"Following where my camera leads me!"

"Following where my camera leads me!"

Wednesday, November 9, 2016

the Old High School

If you've been reading here awhile, you might remember the recent post a  month or so month about Miss Lois Hazelhurst. And how I wondered where she might've attended school. I mentioned this high school as a possibility. 
to see Lois' story, click below:

So when we were in this neighborhood totally searching for ANOTHER PROPERTY I was writing about-- I was very surprised to see that here we were, at the old Charleston High School. 
The columns are beautiful and majestic!

I stood  here and tried to imagine students back in the 1800s climbing these very steps to attend classes each day. They might've  LOOKED different (their clothing, hairstyles, etc.)--but teenagers are teenagers no matter the era. I'm sure alot of jostling and good natured teasing went on at the end of the day, as the students tumbled out, down those stairs, and headed on their way home. Heavy books were clutched, stomachs grumbled with hunger, pretty girls flirted, and the clip-clop of horses hooves could be heard up and down Society Street.
Many students hurried home to help with younger brothers and sisters, or to piano or voice lessons. Many young boys held after-school jobs to earn a little spending money. They might have worked at the local pharmacies or grocery stores delivering groceries, or apprenticed with a silversmith or cobbler to learn a trade. Or perhaps helped out at one of the numerous stables or in the kitchen at a restaurant.  A young lady in that time might have worked as a "mother's helper" to  prepare her for a governess position, and if she could play the harp or sing--she could likely earn some money in teaching those skills as well. Young ladies also worked in shops waiting on customers.
 I'm sure girls and boys had crushes on each other just as they do these days. And I'm sure kids from that era yearned for popularity and acceptance and good looks and talent just as today's youth do. High school students in this era had study hall and library time just like today's students. A hard Math test is a hard math test---whether it's 1868 or 2016, right? 
 We happened upon the old school  at the right time of day....the lighting was so pretty and gave the building a wonderful "creamsicle" glow. 
Pretty Pink building!

Its a pretty old building, isn't it? And just look at all the amazing intricate carving! I love the big tall columns.
fine and fancy workmanship!

The building has been renovated into condos now, so I could only photograph the front of the building. There may be a lovely lawn out back. Maybe even a pool. I am thinking that this building was NOT PINK back in it's high school days---what do y'all think?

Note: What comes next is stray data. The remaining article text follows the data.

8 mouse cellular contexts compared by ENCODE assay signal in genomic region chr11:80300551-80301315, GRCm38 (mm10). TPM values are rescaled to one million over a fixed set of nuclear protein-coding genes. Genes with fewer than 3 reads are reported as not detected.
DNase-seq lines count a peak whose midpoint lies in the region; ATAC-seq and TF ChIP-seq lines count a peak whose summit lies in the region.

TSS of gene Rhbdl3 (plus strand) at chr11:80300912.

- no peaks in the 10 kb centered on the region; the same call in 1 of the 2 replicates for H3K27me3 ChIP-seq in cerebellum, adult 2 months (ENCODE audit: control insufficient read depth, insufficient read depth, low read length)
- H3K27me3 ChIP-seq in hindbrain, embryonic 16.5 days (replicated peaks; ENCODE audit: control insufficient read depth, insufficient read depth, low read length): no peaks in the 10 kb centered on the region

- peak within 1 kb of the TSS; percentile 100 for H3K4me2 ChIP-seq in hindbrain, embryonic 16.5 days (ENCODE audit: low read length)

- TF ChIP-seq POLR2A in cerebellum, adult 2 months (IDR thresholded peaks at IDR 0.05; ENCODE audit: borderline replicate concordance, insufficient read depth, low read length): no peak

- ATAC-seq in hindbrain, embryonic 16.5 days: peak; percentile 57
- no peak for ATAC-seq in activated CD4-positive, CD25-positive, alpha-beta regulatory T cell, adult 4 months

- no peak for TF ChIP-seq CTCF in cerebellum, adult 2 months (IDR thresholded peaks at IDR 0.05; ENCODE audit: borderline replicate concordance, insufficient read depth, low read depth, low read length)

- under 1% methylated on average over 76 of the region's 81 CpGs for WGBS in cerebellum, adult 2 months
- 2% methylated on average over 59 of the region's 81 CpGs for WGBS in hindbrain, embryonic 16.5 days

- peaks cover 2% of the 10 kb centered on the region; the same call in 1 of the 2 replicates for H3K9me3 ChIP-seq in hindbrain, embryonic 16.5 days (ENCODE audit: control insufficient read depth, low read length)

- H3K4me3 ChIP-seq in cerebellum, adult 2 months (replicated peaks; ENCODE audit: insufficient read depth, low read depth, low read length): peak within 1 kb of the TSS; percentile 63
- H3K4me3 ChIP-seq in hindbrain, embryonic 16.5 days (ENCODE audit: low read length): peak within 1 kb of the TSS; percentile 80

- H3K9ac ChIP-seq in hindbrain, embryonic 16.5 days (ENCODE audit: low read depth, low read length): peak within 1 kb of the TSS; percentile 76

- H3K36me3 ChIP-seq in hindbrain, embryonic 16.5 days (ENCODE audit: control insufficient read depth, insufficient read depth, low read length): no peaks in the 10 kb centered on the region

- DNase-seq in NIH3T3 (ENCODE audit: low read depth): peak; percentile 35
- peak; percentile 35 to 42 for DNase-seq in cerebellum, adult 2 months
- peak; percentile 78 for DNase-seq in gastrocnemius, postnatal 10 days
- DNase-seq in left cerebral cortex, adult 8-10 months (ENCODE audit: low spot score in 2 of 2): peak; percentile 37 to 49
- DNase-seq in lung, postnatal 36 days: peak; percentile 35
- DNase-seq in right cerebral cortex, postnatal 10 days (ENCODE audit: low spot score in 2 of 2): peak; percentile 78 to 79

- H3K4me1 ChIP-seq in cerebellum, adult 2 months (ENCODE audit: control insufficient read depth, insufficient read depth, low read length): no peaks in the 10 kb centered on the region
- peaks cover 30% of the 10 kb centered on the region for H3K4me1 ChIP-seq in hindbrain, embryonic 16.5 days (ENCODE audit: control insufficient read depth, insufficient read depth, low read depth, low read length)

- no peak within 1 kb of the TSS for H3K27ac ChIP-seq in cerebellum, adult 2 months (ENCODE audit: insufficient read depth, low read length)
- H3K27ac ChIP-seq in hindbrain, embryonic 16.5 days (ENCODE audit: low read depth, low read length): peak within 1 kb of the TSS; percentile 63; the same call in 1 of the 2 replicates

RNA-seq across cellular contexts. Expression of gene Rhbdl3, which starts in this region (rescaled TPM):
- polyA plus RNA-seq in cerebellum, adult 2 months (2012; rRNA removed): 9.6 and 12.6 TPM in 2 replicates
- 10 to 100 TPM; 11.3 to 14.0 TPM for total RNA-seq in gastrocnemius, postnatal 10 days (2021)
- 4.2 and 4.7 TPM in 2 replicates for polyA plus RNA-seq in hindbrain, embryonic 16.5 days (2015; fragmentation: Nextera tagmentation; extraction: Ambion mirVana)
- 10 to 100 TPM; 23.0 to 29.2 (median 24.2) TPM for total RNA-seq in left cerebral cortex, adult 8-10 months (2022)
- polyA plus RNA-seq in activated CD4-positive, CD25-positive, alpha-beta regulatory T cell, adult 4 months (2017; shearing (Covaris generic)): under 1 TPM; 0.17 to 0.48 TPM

Would you like to live there?


  1. i remember the young lady lois story!! it is a beautiful building, i would NOT think it was a school just passing by. everything turns into condo's theses days, it makes finical sense. i could definitely live here, i like the pink for charleston!!!! ooooh and the wrought iron is beautiful!!!

  2. It's nice that it has been turned into condos rather than torn down. I think it would have been fun to go to school there. The school board sure spent some money on the details!


  3. You're right -- math is hard, no matter the century! And I remember Lois'story. I think this is just stunning.

  4. oh my gosh, what a beautiful school! and not to sound stupid here but i didn't know they had separate high schools back then!

  5. It is a beautiful school and glad it was not torn down. What a great space to have a condo in with its history and character. The columns are gorgeous but pink is not a color I lived for a house...

  6. I so love that you're a fellow Muser, Imaginer, Maker-Upper of whole lives and small moments, merely from seeing where things WERE and absorbing the long-ago vibrations and airs of another time. Or of the NOW---we both make stories of the folks who live in the small house on the corner, or the big one down the way, hooded with great purplish awnings like the marquees on a thirties nightclub. Posh or poor, these places sing their own lives as loudly as landscaped boomboxes, as softly as mist in the garden.

    And your gentle speculations of their activities and hopes and dreams---such a lovely story to wake to on this bright Fall day. I'm watching that Renovating Charleston thing on TV, and just seeing the shadows and the dust, the skeletons of those wonderful houses, and the I Wonders and the They Must Have and Oh, What A Beautiful swirl though every ripped-away board and brick, and reappear in bright new paint and polish. I even wanted to send him this fabulous old doorbell last night---one of those brass things which goes through the door with a little turn-key on the outside, and makes a bright, buzzy brazen RINGGGGGGG in the foyer.

    Best of Rest of November to you, my faraway friend.